The issue of the noise HS2 will produce is not an easy one to get grips with. Besides the fact that how noise transmits and reverberates against the landscape and structures is something that laymen may struggle to understand, we have a starting point of not knowing how much noise the trains would make, as no-one knows what trains would run on HS2.
There’s a further confusion, and one that has been a subject of much debate, because there is more than one way of measuring noise. HS2 Ltd have long been criticised for deciding to use a scale known as LAeq, to determine both the Lowest Observed Adverse Effect Level and Significant Observed Adverse Effect Level. According to the National Planning Policy Framework, where the assessed noise levels fall between the LOAEL and SOAEL, the Policy requires that:
“All reasonable steps should be taken to mitigate and minimise adverse effects on health and quality of life while also taking into account the guiding principles of sustainable development.”
Under the heading of Conserving and Enhancing the Natural Environment, noise aims are detailed at s.123, which states that:
Planning policies and decisions should aim to:
- avoid noise from giving rise to significant adverse impacts on health and quality of life as a result of new development;
- mitigate and reduce to a minimum other adverse impacts on health and quality of life arising from noise from new development, including through the use of conditions;
- recognise that development will often create some noise and existing businesses wanting to develop in continuance of their business should not have unreasonable restrictions put on them because of changes in nearby land uses since they were established; and
- identify and protect areas of tranquillity which have remained relatively undisturbed by noise and are prized for their recreational and amenity value for this reason.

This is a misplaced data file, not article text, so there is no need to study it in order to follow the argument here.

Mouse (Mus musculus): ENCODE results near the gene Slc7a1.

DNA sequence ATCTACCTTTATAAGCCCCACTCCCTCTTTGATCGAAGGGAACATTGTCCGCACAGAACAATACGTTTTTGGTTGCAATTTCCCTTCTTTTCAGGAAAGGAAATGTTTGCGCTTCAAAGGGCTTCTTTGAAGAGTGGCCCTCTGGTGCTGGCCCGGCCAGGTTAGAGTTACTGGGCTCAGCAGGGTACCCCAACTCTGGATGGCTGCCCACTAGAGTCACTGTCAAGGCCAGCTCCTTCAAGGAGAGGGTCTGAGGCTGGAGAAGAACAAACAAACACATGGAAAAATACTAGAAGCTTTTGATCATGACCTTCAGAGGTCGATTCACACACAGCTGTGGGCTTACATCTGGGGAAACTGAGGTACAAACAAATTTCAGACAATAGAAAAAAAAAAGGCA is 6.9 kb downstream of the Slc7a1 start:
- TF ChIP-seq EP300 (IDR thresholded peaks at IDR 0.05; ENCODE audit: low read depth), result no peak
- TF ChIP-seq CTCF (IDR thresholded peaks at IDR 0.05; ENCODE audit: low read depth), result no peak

Over the years, HS2 Ltd have produced maps which predict the noise contours which would be heard along the route if HS2 is built, and have used them to proposes noise barriers. The problem is that they have used LAeq to project the noise, which is best described as average noise. So if a train comes along every 90 seconds and can be heard for about 20 seconds, then you average out 20 seconds of noise and 70 seconds of silence. And of course you add in the six hours overnight when no trains run to get that figure down as far as possible.
Residents and community groups have continuously tried to point out that this is simply wrong, that the only measure of any meaning should surely be the maximum noise HS2 would create, known as LAmax.
Well, a surprising ally has come forward in the guise of Rupert Thornley-Taylor, who has been in and out of Committee Room 5 on a regular basis over the last year, as the expert witness on noise for HS2 Ltd. On 12th October 2015 he told the committee:
“The Lmax requirements in Information Paper E20 are the most sensitive test. Actually, Leq at night, while it is an important part of the assessment process, is not the test which tells you how much mitigation is required in which areas. It is the Lmax which is the most important one.”
On 4th November 2015 he went further, adding: “The geographic extent of the requirements that come with being above LOAEL is actually much greater [using LAmax] than the 50 LAeq on the map”.
So the obvious questions are: Why do HS2 Ltd not produce maps that show the full geographical extent of the noticeable change in noise levels? And more importantly, which measure of noise has been used to work out mitigation levels?This is surely a question which many people yet to petition the committee or to go on again under additional provisions, will be asking.
Thanks to Peter Delow for spotting this. A more detailed version of events can be found on his blog.